A thread that prints everything is received and modifies the output according to the terminal width. The nice part is that also the "already written" output is modified when the width of the terminal changes.
#!/usr/bin/env python2 import threading import Queue import time import sys import subprocess from backports.shutil_get_terminal_size import get_terminal_size printq = Queue.Queue() interrupt = False lines =  def main(): ptt = threading.Thread(target=printer) # Turn the printer on ptt.daemon = True ptt.start() # Stupid example of stuff to print for i in xrange(1,100): printq.put(' '.join([str(x) for x in range(1,i)])) # The actual way to send stuff to the printer time.sleep(.5) def split_line(line, cols): if len(line) > cols: new_line = '' ww = line.split() i = 0 while len(new_line) <= (cols - len(ww[i]) - 1): new_line += ww[i] + ' ' i += 1 print len(new_line) if new_line == '': return (line, '') return (new_line, ' '.join(ww[i:])) else: return (line, '') def printer(): while True: cols, rows = get_terminal_size() # Get the terminal dimensions msg = '#' + '-' * (cols - 2) + '#\n' # Create the try: new_line = str(printq.get_nowait()) if new_line != '!@#EXIT#@!': # A nice way to turn the printer # thread out gracefully lines.append(new_line) printq.task_done() else: printq.task_done() sys.exit() except Queue.Empty: pass # Build the new message to show and split too long lines for line in lines: res = line # The following is to split lines which are # longer than cols. while len(res) !=0: toprint, res = split_line(res, cols) msg += '\n' + toprint # Clear the shell and print the new output subprocess.check_call('clear') # Keep the shell clean sys.stdout.write(msg) sys.stdout.flush() time.sleep(.5)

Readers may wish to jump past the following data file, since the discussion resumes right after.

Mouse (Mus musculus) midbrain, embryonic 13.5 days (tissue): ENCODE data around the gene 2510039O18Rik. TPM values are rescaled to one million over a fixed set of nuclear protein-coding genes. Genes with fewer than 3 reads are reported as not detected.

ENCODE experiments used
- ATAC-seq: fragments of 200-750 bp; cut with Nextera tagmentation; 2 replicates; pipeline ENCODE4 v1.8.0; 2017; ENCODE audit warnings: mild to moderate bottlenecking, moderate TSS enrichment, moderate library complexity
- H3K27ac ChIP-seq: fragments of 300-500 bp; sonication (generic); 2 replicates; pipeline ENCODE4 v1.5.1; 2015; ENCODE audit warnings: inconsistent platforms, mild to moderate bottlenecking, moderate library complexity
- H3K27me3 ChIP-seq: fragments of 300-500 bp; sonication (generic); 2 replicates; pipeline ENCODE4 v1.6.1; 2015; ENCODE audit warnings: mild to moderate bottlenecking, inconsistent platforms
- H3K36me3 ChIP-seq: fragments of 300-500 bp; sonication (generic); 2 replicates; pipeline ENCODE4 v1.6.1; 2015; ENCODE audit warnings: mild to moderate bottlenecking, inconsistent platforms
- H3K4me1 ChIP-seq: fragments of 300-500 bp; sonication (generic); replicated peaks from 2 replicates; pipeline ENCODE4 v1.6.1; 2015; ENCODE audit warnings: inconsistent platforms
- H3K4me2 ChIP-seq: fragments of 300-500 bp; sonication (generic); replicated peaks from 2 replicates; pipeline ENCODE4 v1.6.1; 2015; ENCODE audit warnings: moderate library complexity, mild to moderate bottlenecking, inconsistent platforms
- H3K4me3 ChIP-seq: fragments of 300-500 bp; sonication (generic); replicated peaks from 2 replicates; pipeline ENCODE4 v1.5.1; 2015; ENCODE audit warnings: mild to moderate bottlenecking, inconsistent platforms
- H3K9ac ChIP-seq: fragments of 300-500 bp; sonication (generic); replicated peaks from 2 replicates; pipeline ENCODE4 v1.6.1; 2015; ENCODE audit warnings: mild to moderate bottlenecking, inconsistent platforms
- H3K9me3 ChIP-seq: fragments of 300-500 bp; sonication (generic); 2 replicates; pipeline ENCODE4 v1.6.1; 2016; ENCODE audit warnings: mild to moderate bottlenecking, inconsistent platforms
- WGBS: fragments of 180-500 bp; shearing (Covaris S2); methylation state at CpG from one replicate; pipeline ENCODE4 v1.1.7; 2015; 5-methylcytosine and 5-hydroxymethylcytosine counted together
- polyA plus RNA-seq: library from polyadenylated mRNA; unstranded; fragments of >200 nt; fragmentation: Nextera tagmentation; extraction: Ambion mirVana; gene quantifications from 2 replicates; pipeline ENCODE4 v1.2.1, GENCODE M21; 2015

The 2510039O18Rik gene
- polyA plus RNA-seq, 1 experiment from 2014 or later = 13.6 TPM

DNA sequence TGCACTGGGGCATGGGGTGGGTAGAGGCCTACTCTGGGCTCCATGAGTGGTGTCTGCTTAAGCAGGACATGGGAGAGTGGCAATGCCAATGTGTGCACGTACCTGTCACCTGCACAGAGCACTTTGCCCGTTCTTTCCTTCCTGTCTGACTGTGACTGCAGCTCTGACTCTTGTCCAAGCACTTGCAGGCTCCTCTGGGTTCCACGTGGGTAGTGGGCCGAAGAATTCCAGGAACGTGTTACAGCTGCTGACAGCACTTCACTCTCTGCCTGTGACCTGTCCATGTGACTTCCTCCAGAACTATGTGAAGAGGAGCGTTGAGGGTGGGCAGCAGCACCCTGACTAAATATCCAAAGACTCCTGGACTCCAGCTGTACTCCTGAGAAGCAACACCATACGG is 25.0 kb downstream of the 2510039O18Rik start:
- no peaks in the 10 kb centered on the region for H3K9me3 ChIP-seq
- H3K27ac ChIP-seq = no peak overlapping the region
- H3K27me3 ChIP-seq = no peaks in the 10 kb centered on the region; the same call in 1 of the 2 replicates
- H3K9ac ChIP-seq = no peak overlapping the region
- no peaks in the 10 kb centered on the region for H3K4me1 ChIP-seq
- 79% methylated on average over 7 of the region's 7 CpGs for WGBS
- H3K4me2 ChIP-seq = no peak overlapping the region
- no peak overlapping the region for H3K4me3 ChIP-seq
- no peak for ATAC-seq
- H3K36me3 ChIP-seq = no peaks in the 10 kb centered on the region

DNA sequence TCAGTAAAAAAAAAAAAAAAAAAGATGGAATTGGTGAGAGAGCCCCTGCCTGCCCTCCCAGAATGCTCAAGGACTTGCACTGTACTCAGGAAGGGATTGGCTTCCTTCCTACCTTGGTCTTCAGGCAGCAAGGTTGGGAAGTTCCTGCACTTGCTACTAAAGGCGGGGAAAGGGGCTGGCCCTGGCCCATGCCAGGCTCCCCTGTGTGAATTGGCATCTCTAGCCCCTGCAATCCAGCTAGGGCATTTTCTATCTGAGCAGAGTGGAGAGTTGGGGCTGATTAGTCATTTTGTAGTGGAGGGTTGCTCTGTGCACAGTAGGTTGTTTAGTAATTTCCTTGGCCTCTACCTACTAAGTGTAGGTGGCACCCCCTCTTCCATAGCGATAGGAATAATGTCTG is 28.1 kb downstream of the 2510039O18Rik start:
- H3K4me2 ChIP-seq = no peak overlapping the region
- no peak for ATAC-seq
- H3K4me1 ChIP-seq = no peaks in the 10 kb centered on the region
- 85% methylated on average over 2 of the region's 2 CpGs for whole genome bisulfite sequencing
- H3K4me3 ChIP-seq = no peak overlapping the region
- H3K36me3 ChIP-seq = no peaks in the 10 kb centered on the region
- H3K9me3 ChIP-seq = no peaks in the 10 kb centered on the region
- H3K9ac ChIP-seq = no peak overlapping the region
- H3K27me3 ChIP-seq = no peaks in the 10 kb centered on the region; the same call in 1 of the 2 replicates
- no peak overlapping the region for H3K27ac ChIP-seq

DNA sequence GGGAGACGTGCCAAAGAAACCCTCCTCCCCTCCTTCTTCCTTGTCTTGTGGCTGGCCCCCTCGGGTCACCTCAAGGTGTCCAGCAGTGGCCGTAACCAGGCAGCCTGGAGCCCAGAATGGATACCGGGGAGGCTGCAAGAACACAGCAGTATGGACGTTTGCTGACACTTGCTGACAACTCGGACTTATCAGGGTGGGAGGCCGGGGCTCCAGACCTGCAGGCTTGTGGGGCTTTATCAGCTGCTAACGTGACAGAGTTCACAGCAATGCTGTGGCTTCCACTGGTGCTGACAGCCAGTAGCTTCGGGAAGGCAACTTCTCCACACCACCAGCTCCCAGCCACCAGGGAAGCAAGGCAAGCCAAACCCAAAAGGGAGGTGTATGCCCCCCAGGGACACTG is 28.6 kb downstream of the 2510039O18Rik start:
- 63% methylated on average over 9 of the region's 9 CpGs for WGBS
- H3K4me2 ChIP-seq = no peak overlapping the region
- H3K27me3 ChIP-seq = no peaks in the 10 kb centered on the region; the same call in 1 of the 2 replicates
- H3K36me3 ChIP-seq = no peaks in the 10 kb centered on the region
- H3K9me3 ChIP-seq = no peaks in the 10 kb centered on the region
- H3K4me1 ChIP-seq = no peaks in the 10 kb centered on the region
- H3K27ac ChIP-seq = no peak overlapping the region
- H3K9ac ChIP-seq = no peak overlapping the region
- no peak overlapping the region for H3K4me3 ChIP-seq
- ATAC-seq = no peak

import threading import time class StoppableThread(threading.Thread): """Thread class with a stop() method. The thread itself has to check regularly for the stopped() condition.""" def __init__(self): super(StoppableThread, self).__init__() self._stop_event = threading.Event() def stop(self): self._stop_event.set() def join(self, *args, **kwargs): self.stop() super(StoppableThread,self).join(*args, **kwargs) def run() while not self._stop_event.is_set(): print("Still running!") time.sleep(2) print("stopped!"